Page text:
Sometimes a story about a girl born with a pig's face is just that: a story about a girl born with a pig's face. And sometimes it's more.
In the case of Penelope, a modern day parable starring Christina Ricci as said pig-faced girl, the more never really arrives. The movie aspires to be one of those cute, quirky romantic comedies, the kind with a "Once Upon a Time" affixed to the front and a huge honkin' moral slapped on the back, but it's so sloppily strewn together that it never quite congeals. It's like Babe without the magic, or Beauty and the Beast without the romantic rush.
Ricci as 'Penelope'
The blame for this pigsty lies entirely with director Mark Palansky, who loses control of his movie as it grunts along. The first half hour or so seems marginally competent, as we are introduced to Penelope Wilhern and her porcine plight. A curse was put on Penelope's blue-blood British family years ago by an old witch, retaliating for the rejection of her own servant-girl daughter by a Wilhern cad. The curse dictates the first girl born into the family will sport a pig's snout and ears, and it won't be broken until the day she's accepted by one of her own kind, which doesn't mean another pig-faced person but rather an upper-crust suitor offering marriage. You know, someone like Prince Harry.
Penelope's mother Jessica (Catherine O'Hara on ludicrous overdrive) hides her daughter away until the girl is 18 and then brings on the men. Who promptly leave -- usually by flinging themselves out the nearest window -- when they catch a glimpse of pig-girl.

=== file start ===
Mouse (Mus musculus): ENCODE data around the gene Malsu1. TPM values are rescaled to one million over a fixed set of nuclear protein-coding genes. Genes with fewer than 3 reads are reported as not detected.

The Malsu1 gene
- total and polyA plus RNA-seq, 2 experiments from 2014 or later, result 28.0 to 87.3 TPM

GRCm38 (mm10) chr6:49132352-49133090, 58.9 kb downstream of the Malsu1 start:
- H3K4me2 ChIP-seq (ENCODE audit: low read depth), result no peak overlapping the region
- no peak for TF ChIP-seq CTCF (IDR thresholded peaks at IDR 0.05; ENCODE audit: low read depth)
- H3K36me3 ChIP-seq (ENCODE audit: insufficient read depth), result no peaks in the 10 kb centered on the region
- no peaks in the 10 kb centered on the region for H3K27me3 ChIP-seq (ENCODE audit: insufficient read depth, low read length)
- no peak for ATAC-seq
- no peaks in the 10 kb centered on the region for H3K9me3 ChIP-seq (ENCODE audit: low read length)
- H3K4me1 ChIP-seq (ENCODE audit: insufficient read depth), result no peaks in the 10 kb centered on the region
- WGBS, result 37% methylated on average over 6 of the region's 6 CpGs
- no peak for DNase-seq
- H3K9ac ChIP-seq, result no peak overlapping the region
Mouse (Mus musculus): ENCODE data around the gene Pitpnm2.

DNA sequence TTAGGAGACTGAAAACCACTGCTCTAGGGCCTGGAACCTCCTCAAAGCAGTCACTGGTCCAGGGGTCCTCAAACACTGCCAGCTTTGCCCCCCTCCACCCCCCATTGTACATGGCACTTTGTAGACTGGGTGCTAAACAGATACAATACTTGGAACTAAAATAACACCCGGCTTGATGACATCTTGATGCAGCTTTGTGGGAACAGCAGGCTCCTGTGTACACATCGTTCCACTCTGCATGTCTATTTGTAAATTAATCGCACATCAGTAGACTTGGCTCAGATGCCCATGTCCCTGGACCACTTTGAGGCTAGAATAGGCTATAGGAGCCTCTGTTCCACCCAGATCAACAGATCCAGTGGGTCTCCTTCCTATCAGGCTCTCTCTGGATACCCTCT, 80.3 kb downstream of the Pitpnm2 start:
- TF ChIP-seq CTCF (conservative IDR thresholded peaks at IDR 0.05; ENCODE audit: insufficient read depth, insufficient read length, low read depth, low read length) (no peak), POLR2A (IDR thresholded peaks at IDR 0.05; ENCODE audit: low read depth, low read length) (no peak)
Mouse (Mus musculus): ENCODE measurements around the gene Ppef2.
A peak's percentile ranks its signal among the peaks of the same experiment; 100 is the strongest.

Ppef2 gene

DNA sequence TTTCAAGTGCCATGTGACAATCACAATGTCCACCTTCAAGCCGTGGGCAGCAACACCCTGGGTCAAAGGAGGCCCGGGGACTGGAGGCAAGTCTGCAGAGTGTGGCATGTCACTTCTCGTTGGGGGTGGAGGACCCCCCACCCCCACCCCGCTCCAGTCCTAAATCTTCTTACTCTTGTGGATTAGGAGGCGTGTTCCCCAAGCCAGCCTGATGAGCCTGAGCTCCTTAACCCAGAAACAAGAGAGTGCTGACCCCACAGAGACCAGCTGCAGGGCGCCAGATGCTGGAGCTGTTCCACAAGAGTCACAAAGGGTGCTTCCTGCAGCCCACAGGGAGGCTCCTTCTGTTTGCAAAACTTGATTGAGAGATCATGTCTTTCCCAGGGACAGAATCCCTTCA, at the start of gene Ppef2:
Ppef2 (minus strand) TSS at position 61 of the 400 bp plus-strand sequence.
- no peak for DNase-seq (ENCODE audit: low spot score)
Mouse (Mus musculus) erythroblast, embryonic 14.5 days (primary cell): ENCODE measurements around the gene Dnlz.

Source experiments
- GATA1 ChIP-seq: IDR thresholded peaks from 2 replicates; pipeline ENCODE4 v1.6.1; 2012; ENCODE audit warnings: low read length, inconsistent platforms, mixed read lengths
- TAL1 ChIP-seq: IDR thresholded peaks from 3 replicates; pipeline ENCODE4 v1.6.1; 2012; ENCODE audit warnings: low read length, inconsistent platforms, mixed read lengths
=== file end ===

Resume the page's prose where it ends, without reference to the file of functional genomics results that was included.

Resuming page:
Truth is, Penelope isn't THAT horrible to look at. Christina Ricci's radiant beauty -- especially her brown, soulful eyes -- shines through the character. She's less a monster than an aberration.
In any case, the overly-complicated plot unearths for Penelope a love interest in Max (James McAvoy), a young blue blood who has squandered his inheritance and who needs money for his gambling addiction. Yet only he sees Penelope for what she is -- a nice, remarkably well-adjusted girl with a snout. But circumstances -- and absurd ones at that -- conspire to keep them apart until the movie's end.
The movie seriously deteriorates when Penelope, the lower half of her face concealed by a scarf, ventures out into the real world -- which in this movie is depicted as a fanciful cross between London and Manhattan -- and learns how to win friends and influence people. She befriends a Vespa-scooting courier named Annie, who talks tough and likely deals meth on the side. Reese Witherspoon brings only the barest minimum to the role, as though her body was present but her mind was far, far away, starring in yet another sequel to Legally Blonde.
Penelope is eventually revealed to the world and is embraced with gusto. (All those men who flung themselves out the window? They were a tad overreacting.) She becomes a beloved celebrity. And, well, the rest of the story plays out with an obviousness that would insult a three-month-old fetus. Will the curse be broken? Will Penelope's mother calm down? Will Penelope ever reconnect with Max, her one true love?
These questions and other idiotic questions raised by the movie are answered in the most cumbersome fashion imaginable. Director Palansky finds himself way over his head in pig-slop from which he or Penelope cannot seem to emerge. It's a fractured fairy tale, all right, the key word being "fractured."
Those who'd consider Penelope the perfect family outing -- as did the woman sitting beside me with her two very young children -- might think again. The movie -- with its allusions to poker, smoking, drinking (Max is a drunk and a gambling addict), prison -- is much too adult-oriented for small fry. But it's too infantile for anyone older than the age of eight. And my guess is that eight-year-olds would find it dull beyond all measure.
So Penelope isn't really suitable for anyone. It's a boar.